Judge scolds classified files prosecutor asking to rein in Trump’s attacks on FBI

<span>The Alto Lee Adams Sr courthouse, where Donald Trump's trial will begin on 14 August in Fort Pierce, Florida.</span><span>Photograph: Joe Raedle/Getty Images</span>
The Alto Lee Adams Sr courthouse, where Donald Trump's trial will begin on 14 August in Fort Pierce, Florida.Photograph: Joe Raedle/Getty Images

The federal judge overseeing Donald Trump’s prosecution for retaining classified documents expressed deep reservations on Monday with modifying the former president’s bail conditions to prevent him from making statements that could endanger FBI agents, suggesting redacting their names in filings was enough.

Trump-appointed US district judge Aileen Cannon also repeatedly admonished David Harbach, the prosecutor arguing on behalf of the special counsel, saying at one point she did not appreciate his tone and suggesting if he could not check his frustration, another prosecutor on the team could make arguments instead.

Related: Trump to ask judge to toss out lawyer notes in Mar-a-Lago documents case

The hearing in federal district court in Fort Pierce, Florida, was a particularly bruising day for prosecutors as the judge expressed skepticism at needing to change Trump’s bail conditions at this juncture – and then questioned the strength of their evidence.

The latest dispute over Trump’s inflammatory statements stems from his blatantly false characterization of the FBI’s lethal force policy when they executed a court-authorized search warrant at the Mar-a-Lago club in August 2022 and retrieved more than 100 classified documents.

The order, which limits FBI agents to use deadly force only if they face extreme danger and became public after the FBI’s operational plan for the search was unsealed, used standard language that is routinely used in hundreds of warrants executed across the country.

But Trump and some allies twisted the limiting language to claim the FBI was authorized by the Biden administration to shoot him when they searched Mar-a-Lago, even though Trump was not there during the search and the language is standard US justice department policy.

“Crooked Joe Biden’s DOJ, in their Illegal and UnConstitutional Raid of Mar-a-Lago, AUTHORIZED THE FBI TO USE DEADLY (LETHAL) FORCE. NOW WE KNOW, FOR SURE, THAT JOE BIDEN IS A SERIOUS THREAT TO DEMOCRACY. HE IS MENTALLY UNFIT TO HOLD OFFICE – 25TH AMENDMENT!” Trump wrote in a social media post last month.

The post raised hackles inside the special counsel’s office, and prosecutors last month asked Cannon to revise Trump’s bail conditions to prohibit him from making any public comments “that pose a significant, imminent and foreseeable danger to law enforcement agents participating in the investigation”.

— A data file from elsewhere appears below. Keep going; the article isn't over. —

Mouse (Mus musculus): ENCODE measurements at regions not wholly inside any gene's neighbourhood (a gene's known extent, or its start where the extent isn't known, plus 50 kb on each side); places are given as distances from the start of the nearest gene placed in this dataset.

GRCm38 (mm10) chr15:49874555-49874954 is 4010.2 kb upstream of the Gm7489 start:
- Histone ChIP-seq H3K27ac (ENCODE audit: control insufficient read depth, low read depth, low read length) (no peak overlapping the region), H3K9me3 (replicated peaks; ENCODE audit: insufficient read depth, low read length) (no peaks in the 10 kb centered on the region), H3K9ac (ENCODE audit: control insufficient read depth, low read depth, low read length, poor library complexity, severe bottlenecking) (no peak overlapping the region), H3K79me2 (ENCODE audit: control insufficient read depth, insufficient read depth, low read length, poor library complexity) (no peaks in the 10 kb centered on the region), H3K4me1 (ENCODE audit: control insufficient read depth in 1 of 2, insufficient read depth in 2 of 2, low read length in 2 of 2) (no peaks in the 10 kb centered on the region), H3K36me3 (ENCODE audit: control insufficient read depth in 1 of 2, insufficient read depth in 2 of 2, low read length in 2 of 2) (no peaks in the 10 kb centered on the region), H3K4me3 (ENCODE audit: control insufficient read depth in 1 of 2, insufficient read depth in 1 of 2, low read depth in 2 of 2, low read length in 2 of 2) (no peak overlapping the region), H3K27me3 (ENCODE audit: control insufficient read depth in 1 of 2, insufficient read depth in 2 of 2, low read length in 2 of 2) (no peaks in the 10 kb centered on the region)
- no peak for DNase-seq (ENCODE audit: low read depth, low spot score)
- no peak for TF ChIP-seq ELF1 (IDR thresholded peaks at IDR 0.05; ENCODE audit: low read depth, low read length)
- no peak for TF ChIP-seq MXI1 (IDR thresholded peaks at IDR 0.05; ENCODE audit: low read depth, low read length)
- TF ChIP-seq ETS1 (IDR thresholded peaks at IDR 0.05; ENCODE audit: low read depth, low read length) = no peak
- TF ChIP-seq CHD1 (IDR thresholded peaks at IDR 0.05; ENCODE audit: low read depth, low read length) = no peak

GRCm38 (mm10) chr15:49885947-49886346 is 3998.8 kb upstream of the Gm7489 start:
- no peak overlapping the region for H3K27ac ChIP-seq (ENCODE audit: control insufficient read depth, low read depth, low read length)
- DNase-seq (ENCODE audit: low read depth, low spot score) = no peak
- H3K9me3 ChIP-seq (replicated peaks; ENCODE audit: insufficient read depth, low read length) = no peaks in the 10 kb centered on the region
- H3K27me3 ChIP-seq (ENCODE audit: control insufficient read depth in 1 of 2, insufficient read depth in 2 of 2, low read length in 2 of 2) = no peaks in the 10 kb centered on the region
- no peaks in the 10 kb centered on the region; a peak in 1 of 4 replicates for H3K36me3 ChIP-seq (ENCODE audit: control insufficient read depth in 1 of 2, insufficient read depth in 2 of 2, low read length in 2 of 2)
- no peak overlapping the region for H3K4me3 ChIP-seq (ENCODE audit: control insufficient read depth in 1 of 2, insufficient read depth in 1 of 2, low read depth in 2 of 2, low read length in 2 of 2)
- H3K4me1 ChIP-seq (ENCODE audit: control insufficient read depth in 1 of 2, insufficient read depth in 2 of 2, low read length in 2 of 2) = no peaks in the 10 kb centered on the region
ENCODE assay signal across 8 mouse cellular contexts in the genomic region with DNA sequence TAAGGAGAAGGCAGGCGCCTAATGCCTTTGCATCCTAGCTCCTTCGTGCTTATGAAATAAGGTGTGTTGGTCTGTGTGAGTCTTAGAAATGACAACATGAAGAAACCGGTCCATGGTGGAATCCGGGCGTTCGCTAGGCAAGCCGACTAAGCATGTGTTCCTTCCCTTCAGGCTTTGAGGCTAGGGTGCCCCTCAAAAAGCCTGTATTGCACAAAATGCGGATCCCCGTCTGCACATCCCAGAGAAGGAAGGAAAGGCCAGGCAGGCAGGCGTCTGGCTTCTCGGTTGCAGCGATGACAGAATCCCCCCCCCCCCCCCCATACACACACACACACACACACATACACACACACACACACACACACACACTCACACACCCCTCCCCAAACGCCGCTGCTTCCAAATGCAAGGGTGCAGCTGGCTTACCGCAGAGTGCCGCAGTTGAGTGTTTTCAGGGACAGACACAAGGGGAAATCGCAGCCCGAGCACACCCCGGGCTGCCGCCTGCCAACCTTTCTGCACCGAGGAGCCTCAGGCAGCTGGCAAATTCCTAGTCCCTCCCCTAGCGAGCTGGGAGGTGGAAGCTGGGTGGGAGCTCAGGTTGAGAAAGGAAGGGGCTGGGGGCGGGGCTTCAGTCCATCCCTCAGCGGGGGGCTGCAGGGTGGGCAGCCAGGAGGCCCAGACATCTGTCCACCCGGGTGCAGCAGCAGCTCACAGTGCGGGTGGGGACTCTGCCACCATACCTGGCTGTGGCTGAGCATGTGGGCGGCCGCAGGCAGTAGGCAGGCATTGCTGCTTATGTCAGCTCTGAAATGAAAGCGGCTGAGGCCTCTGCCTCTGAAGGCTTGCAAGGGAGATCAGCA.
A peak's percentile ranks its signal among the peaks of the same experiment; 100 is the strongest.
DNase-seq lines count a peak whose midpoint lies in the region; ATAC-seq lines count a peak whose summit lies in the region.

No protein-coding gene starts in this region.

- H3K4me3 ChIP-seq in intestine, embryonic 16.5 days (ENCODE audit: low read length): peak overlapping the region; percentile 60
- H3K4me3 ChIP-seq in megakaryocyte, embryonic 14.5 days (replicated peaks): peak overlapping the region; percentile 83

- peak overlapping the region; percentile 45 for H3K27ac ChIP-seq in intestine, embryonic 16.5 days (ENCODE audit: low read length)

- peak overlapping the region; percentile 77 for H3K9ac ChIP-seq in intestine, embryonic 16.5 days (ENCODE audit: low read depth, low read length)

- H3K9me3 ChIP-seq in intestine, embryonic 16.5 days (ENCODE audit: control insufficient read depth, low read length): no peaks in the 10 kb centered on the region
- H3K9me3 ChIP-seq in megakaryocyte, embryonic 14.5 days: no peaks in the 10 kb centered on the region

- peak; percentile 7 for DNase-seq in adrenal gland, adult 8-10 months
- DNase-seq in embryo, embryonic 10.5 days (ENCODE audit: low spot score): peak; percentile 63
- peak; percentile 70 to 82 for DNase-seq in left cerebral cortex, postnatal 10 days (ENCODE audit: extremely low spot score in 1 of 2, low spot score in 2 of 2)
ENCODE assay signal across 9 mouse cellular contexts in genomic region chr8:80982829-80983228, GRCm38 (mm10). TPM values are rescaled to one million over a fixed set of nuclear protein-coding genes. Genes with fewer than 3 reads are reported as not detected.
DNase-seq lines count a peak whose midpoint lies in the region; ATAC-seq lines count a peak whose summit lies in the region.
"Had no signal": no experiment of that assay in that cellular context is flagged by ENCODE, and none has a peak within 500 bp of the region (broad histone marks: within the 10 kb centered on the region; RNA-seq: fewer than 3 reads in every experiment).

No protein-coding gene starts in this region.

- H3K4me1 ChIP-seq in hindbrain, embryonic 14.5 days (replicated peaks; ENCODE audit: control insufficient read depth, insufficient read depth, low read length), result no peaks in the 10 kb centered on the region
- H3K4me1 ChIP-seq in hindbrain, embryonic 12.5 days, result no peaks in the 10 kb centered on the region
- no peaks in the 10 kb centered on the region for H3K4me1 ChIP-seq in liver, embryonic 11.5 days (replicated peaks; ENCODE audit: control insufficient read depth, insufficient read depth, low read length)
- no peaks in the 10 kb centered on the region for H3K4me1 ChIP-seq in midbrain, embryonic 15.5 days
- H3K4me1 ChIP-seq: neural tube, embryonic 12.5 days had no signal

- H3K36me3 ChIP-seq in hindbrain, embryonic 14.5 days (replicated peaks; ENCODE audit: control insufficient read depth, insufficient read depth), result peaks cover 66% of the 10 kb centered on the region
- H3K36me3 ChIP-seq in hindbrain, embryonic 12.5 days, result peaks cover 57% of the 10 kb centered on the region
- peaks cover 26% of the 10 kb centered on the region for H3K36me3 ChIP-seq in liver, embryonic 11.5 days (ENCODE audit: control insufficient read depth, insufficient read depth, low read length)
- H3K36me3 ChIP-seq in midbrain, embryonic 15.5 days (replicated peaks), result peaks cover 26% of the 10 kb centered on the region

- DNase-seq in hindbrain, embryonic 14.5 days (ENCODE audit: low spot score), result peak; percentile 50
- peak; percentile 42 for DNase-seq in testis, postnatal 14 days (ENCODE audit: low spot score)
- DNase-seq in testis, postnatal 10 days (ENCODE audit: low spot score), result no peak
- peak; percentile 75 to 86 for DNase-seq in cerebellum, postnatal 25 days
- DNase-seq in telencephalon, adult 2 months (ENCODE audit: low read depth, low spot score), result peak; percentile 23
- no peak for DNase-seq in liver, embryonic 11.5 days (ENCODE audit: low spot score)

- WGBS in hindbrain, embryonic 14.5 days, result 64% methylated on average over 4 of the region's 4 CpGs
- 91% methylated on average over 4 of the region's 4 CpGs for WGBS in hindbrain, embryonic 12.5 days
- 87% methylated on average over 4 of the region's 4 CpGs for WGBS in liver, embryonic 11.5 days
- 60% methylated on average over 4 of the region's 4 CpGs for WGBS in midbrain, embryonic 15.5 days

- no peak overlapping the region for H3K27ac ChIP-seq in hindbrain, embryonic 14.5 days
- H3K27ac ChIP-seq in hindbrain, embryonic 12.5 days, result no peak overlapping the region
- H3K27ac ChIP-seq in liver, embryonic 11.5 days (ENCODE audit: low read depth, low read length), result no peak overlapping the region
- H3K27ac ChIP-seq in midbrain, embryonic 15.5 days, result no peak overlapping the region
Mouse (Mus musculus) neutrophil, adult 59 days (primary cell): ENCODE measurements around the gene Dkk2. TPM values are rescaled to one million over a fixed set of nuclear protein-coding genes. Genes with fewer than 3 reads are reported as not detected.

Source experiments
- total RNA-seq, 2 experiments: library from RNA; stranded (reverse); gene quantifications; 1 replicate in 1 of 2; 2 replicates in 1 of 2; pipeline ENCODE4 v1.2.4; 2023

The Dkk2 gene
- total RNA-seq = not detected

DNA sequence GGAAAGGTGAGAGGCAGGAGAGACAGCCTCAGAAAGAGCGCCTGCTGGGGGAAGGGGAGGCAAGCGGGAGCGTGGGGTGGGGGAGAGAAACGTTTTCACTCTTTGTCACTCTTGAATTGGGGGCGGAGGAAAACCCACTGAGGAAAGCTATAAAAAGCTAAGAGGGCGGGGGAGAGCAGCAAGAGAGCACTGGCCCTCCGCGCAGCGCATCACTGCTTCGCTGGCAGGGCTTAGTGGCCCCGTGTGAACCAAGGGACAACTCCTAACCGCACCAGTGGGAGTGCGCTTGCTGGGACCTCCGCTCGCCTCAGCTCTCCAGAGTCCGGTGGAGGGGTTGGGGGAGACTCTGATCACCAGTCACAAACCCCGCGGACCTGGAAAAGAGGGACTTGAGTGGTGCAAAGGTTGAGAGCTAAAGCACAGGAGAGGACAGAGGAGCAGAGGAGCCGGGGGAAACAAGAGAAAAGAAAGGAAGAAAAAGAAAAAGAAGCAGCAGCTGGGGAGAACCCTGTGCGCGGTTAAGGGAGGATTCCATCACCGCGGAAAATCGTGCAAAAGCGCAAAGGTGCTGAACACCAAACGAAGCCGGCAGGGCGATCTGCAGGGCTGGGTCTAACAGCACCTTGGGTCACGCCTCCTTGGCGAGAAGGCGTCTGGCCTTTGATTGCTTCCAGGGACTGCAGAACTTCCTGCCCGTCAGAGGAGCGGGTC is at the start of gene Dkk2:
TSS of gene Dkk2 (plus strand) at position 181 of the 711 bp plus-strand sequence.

The request – the first time prosecutors have sought to limit Trump’s public remarks in this case – was notable as it would dramatically raise the stakes for Trump. Unlike in his other cases where prosecutors sought gag orders, a violation of release conditions carries a risk of jail.

The judge, who did not rule from the bench in her typical practice, appeared unimpressed with prosecutors’ argument.

Cannon questioned why her order to redact witness identities in court filings were not enough to protect the FBI agents involved in the case, noting that she could not see anything in Trump’s post that amounted to a call to action or incitement of violence.

Harbach responded that redactions were insufficient because their identities would become public at trial, but Cannon immediately shot back, asking why it was necessary to proactively change Trump’s bail conditions at this juncture – as opposed to taking some other gagging action at trial.

Cannon also questioned why prosecutors had not found any threats that came directly as a result of Trump’s post.

Harbach responded that the record showed some of Trump’s supporters have acted on his grievances and threats were a regular occurrence in Trump’s other cases. Cannon was not satisfied with his answer, reprimanding him to be specific to the documents case and the exhibits prosecutors had presented.

“In this case, I have 11 exhibits,” Cannon said. “Are you suggesting I pull facts from other cases? Because that’s not going to happen. Attach them on exhibits and I’ll review them one by one.”

And Cannon pulled up Harbach on his contention that she did not have to weigh any first amendment concerns in assessing whether to modify Trump’s bail conditions because under the Bail Reform Act, judges have the power to pre-emptively safeguard the proceedings and the community.

The lack of a direct link from Trump’s posts leading to his supporters’ actions has long been point of contention for the judge, who pulled up prosecutors on the matter when they sought in an earlier motion to force Trump to redact the identities of people involved in the investigation.

That has been the case despite prosecutors reminding Cannon that a man tried to shoot his way into an FBI office in Ohio just days after the Mar-a-Lago search, saying “patriots” should head to Florida to defend Trump and kill FBI agents.

But Trump’s lawyers in their 20-page response seized upon Cannon’s issue with the causation, arguing prosecutors had failed to point to a single example of an agent working on the documents case who has faced threats because of Trump’s inflammatory statements.

“President Trump and the defense are similarly unaware of any hostility, harassment or risk of harm directed at any agent involved in this case based on President Trump’s statements,” the Trump lawyers wrote.